At the weekly market

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We have a market on Tuesdays in my own village, a market on Mondays in a town at 5 km distance and another on Thursdays at yet another town at 5 km distance.

Best sources for local produce and seasonal food. Not always the cheapest but the very best you can get. Yesterday, Thursday, I came home with things like this;


Belgian White asparagus. It doesn't show on the picture but these are a good 2 cm in diameter! Price; around 1€ per piece. Available during a short season. We check the freshness by rubbing some asparagus along each other; it has to produce a loud squeaking sound.


Belgian strawberries. They mostly come a little later after the start of the asparagus season. We have a very strong reputation in producing high quality strawberries, real taste bombs. A quick taste with some Greek yoghurt and nothing else on them.


Belgian cheeses. It may surprise you if you knew that my country has over... 300 cheeses! Exceptionally, both of the above have something to do with beer too. The left one is an abbey-style cheese called "Groendal Grand Cru", a cheese that had a treatment with Rodenbach Grand Cru, an "old brown" quality beer. The cheese on the right is "Poperingse Keikop" a soft cheese that contains hop shoots. Every year when the hop starts growing again, they remove the short shoots and leave only a few to grow. The removed shoots are a very expensive delicacy and sold to mostly top restaurants all over the world where they are prepared mostly like asparagus.

Both cheeses are simply stunning!

And I also brought some monk fish from the market. Forgot to take a picture.
 
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Wow those berries and cheeses sound amazing Chris. This is a fun idea for a thread. Post pics of the great local foods you find at a farmers' market!

Are there vendors at the Belgian markets that sell "value added" foods Chris? Things like prepared foods?

Some markets here in the US do, some don't. Always wondered what the small village markets in Europe had.
 
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Great products. I so miss tasty strawberries, Ours are big and so watery and tastless that it's a shame.
 
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I live in Tangoland. To make it quick in June 11, 2010, 2 kilograms of black potatoes (dirty) = 0.63 USA dollars and 1 Kilogram of bananas = 1 USA dollar.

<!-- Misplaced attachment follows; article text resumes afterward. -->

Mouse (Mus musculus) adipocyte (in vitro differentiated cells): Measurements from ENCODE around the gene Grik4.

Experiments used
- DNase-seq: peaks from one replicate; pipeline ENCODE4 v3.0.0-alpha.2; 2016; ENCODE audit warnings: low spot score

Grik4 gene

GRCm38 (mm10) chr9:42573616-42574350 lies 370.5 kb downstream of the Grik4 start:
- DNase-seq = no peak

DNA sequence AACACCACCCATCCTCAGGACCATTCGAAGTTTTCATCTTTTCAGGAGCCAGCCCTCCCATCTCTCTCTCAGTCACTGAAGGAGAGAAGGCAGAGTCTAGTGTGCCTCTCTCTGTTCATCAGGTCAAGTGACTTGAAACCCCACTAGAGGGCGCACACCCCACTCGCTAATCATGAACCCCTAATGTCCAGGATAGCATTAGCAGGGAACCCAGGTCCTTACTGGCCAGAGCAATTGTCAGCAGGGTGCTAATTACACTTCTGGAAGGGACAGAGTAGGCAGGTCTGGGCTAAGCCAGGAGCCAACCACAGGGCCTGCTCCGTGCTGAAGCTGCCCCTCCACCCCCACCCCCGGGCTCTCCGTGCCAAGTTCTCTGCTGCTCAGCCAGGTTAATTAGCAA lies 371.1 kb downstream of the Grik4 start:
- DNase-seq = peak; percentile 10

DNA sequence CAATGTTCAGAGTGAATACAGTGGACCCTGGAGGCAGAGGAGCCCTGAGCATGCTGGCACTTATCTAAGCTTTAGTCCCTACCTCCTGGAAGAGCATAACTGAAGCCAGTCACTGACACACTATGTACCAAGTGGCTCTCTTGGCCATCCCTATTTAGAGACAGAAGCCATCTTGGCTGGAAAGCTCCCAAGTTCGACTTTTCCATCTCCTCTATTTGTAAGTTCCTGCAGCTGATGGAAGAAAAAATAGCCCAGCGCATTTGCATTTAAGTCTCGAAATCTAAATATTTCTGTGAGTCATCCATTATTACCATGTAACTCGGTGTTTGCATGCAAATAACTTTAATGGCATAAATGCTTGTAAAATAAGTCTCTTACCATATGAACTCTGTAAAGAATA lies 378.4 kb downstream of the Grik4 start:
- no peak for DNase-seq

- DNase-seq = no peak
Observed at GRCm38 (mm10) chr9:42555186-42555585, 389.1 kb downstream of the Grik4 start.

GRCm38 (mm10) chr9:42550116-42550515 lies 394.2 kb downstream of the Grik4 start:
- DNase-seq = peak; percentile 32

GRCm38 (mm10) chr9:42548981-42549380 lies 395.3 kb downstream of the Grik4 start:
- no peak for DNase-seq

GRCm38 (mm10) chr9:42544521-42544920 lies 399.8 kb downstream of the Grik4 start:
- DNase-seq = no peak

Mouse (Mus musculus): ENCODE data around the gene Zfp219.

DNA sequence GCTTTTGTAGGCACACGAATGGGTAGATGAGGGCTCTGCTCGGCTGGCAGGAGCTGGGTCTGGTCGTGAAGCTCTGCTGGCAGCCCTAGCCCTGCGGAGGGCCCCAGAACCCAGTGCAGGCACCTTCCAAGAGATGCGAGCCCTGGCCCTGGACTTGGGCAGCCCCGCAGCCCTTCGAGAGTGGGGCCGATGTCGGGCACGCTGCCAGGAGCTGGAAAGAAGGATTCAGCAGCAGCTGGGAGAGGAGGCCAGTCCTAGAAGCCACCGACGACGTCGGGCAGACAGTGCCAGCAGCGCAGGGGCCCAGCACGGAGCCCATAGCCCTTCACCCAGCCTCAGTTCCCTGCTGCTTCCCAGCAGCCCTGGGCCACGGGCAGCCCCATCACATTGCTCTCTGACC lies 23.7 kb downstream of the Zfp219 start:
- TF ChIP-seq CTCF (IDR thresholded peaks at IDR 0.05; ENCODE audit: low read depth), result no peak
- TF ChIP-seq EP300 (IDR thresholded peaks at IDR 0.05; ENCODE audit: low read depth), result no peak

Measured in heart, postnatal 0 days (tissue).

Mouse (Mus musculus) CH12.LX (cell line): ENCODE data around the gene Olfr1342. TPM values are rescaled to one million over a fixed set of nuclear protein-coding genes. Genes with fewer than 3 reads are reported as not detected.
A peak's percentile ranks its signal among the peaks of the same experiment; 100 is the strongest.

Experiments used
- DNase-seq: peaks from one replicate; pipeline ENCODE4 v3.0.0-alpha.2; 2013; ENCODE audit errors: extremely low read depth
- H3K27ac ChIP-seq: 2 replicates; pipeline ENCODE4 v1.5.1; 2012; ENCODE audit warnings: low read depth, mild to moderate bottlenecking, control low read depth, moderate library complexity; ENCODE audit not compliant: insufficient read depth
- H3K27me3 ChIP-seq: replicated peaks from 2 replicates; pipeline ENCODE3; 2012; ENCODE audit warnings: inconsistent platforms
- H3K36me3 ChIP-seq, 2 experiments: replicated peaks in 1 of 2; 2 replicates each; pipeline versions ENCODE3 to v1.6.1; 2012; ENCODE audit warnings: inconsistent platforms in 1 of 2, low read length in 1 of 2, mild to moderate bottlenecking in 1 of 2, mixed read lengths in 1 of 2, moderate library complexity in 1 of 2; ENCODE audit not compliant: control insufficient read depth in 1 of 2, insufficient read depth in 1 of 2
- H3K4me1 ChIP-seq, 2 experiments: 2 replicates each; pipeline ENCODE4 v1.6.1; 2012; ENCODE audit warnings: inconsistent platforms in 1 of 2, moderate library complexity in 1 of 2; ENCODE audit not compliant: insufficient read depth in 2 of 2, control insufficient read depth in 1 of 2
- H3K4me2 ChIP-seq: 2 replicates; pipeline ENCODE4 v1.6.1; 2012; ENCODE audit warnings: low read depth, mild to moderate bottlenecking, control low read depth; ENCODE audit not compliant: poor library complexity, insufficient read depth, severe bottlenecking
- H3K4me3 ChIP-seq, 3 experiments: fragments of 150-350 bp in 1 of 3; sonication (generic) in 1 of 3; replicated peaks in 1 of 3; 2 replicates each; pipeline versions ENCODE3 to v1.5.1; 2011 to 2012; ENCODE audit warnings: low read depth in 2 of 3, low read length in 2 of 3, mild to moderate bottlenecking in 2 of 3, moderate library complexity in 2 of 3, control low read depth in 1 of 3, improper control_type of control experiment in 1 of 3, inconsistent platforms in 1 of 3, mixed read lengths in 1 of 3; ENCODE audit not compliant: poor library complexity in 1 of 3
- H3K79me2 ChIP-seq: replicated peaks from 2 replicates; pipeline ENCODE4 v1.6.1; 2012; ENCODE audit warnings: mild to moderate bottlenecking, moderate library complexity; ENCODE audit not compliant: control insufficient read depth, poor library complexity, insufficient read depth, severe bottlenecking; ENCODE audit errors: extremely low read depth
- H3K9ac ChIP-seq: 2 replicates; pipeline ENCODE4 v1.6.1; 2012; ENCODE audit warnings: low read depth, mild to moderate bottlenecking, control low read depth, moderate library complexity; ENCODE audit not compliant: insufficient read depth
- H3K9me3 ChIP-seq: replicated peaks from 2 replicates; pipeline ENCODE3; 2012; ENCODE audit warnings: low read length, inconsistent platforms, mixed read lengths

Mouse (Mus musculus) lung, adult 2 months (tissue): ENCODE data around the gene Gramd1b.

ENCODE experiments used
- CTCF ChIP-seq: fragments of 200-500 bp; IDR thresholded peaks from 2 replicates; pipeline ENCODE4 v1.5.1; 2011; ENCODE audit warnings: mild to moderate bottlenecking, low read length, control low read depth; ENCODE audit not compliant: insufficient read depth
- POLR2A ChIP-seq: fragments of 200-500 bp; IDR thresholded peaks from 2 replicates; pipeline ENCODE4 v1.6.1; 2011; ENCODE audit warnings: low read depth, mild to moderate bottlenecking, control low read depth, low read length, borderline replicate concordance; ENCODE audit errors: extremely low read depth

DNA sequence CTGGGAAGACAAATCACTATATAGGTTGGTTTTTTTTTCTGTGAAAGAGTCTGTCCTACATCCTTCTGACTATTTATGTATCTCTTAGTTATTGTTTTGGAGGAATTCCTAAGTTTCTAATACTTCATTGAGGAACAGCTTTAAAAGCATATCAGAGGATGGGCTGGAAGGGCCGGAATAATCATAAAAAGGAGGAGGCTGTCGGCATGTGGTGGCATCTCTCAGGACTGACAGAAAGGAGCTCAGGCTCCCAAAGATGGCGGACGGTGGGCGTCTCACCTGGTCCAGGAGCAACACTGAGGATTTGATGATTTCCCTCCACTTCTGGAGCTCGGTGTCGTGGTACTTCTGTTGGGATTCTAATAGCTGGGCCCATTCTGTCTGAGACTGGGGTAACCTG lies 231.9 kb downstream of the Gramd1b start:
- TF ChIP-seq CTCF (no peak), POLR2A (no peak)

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Look at that charcuterie and cheeses...

I will enjoy this thread. Sure i will.
 
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Tangoland, Tango Land, Land where Tango reigns supreme, ah yes Argentina!

(Says the dancer in me /img/vbsmilies/smilies/bounce.gif)
 
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Primarily C/W, e.g. Two-step, Waltz, East Coast Swing, West Coast swing, thirty or so partner dances, about 200-250 line dances, but also Foxtrot, Viennese Waltz, Cha-Cha-Cha, Rumba, Night Club Two Step, and can play with Samba, Salsa, Mambo, and Tango. Want to learn Paso Doble, perfect my Jive and Lindy Hop.

C/W is competition styling, ballroom and Latin strictly social.
 
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...Are there vendors at the Belgian markets that sell "value added" foods Chris? Things like prepared foods?

Some markets here in the US do, some don't. Always wondered what the small village markets in Europe had.
@foodnfoto  Well, you will find the usual hams and pâtés at charcuterie stands, all kinds of patisserie and other baking goods, the usual things you would expect on a market. However, these markets are mainly fresh-markets, aiming at selling the freshest seasonal veggies, meat, milk products, cheeses, fish etc. The biggest change over the years is that a few immigrants have started a small business. I always like to sniff around their spices and herbs, prepared olives etc. And there's just that one Vietnamese person who sells nems to be fried at home and other specialties. Next time I will take a few pictures on the market itself.
 
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